The '70s were a golden era for Christian propaganda films, in no small part due to the tireless labor of Ron Ormond. Formerly a director of exploitation movies, Ormond survived a plane crash in 1968 and devoted his life to the Lord, helming a number of Jesus flicks. The most absurd is "If Footmen Tire You, What Will Horses Do?" starring preacher Estus Pirkle. Pirkle, a staunch anti-Communist, spins a horrific yarn of evil Russkies invading the States, torturing innocent Christians with some gruesome special effects. It’s so gleefully over-the-top that it transcends propaganda and just becomes awesome entertainment.
"A Distant Thunder"
The events of the Book of Revelations are some of the most fruitful material for Christian propaganda films. There's a lot of crazy-ass stuff happening after the Rapture and the end of the world. One of the most intense is "A Distant Thunder," a 1978 film which takes place after faithful Christians have been sucked up to heaven. Left behind to deal with the new Satanic world order is a young woman named Patty, who resists taking the “mark of the beast” that the evil government mandates, and suffers for it. It’s so nutty that it’s hard to watch at times.
Perhaps the most controversial religious movie ever made, "Submission" kicked off a firestorm of controversy in Europe and America. Directed by provocateur Theo Van Gogh, the 11-minute short portrays a woman nude except for a veil and a transparent version of the chador robe. On her body is painted verses from the Koran regarding how Muslim men should treat their wives, and voice-over narration shares stories of abused women from Muslim cultures. You can argue the merits of Van Gogh’s message all you want, but he can’t, as he was killed by extremists in Amsterdam for the movie.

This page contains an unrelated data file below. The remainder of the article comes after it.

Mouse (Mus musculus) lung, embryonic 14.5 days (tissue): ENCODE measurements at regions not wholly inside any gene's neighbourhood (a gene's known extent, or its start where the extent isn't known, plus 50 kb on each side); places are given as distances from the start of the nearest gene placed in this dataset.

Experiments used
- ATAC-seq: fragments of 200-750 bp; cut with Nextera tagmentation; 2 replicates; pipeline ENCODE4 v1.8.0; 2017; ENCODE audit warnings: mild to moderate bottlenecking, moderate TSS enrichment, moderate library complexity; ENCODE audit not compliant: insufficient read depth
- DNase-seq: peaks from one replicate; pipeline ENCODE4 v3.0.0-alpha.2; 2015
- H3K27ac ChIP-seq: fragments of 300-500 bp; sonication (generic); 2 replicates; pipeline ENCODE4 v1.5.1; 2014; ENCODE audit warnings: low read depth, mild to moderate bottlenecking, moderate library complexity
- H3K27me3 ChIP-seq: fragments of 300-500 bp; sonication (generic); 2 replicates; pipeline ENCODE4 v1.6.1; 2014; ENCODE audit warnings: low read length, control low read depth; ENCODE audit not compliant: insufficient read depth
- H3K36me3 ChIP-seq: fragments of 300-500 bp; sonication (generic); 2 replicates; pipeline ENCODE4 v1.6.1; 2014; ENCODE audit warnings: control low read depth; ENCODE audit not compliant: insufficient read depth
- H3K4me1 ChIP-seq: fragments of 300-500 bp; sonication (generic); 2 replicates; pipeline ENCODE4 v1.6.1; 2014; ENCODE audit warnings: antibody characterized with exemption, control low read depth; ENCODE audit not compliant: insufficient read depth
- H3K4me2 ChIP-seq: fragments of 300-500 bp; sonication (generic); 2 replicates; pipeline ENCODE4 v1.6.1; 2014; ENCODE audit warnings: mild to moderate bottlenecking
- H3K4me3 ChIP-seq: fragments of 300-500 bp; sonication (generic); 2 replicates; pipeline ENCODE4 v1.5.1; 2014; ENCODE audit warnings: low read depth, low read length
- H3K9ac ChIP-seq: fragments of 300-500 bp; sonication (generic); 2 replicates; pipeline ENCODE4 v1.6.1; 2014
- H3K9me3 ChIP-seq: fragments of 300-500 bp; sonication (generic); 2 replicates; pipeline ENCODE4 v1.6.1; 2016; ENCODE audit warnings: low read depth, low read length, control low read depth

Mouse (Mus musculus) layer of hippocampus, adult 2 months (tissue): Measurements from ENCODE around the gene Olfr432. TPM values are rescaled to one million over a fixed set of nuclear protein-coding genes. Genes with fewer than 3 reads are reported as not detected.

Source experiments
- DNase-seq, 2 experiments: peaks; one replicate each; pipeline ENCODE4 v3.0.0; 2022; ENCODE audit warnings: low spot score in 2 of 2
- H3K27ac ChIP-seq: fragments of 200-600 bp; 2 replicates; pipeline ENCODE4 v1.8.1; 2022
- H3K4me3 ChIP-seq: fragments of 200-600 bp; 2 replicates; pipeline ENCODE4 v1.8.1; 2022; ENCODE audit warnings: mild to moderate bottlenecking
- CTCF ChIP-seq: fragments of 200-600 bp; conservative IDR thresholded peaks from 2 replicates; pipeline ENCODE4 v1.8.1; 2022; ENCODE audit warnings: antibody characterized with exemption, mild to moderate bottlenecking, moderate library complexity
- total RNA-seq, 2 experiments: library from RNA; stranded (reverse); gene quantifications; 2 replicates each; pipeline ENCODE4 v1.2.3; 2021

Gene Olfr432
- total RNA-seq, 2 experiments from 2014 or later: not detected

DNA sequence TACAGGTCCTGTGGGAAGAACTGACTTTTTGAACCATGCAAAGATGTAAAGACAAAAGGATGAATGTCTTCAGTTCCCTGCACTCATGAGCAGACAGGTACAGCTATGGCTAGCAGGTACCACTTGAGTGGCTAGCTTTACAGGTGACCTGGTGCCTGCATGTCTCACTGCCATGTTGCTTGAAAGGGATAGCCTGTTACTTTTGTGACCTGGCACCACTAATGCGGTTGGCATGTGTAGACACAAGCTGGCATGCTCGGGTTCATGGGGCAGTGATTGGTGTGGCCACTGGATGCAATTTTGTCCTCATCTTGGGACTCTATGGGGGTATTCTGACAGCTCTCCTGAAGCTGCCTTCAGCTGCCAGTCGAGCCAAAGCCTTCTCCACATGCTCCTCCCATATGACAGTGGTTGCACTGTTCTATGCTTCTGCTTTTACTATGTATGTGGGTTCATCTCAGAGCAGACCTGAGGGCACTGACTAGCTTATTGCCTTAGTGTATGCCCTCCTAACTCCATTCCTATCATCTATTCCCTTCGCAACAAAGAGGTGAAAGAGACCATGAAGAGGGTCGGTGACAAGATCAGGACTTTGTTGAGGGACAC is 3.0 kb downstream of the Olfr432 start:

"Christmas With a Capital C"
And now for something completely different. 2010’s straight-to-video "Christmas With a Capital C" is another entry in the “persecuted Christians” sub-genre of religious propaganda films, but it has a storyline so totally absurd that it becomes unintentional comedy. Set in the fictional town of Trapper Falls, Alaska, everything is hunky-dory until a mean-spirited big-city atheist returns to town. This dude sets about trying to take God out of the holiday season until a humble family finds out the real reason behind his hatred of Jesus. This is the kind of thing your old relatives on Facebook think is actually happening.
This might be cheating, as "Harmless" is still in development, but it’s so weird that we had to put it on the list. Taking inspiration from secular horror movies like "Paranormal Activity," "Harmless" tells the story of a normal American family that’s torn apart by the introduction of an evil force into their house. That evil force? A cardboard box full of porn movies. Yes indeed, we’re talking about a haunted container of smutty films. The creators tried to raise money on Kickstarter to fund it, but now they’re looking for other sources to get the film made. We seriously hope they do.
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"Trapped by the Mormons"
Let’s close this list with something a little more tongue-in-cheek. 1922’s "Trapped By The Mormons" is one of a wave of anti-Latter Day Saints films released as the group was gaining popularity in the U.S. In 2005, director Ian Allen decided to remake the flick for a 21st-century audience, and is it ever a hoot. Isoldi Keane is the most charismatic recruiter the Church has ever seen, and he travels to England to purloin virginal women and bring them back to Salt Lake City to be his (multiple) brides. It’s a hilarious flick, no matter what you think of Mormonism, and thankfully wasn’t made to be taken seriously.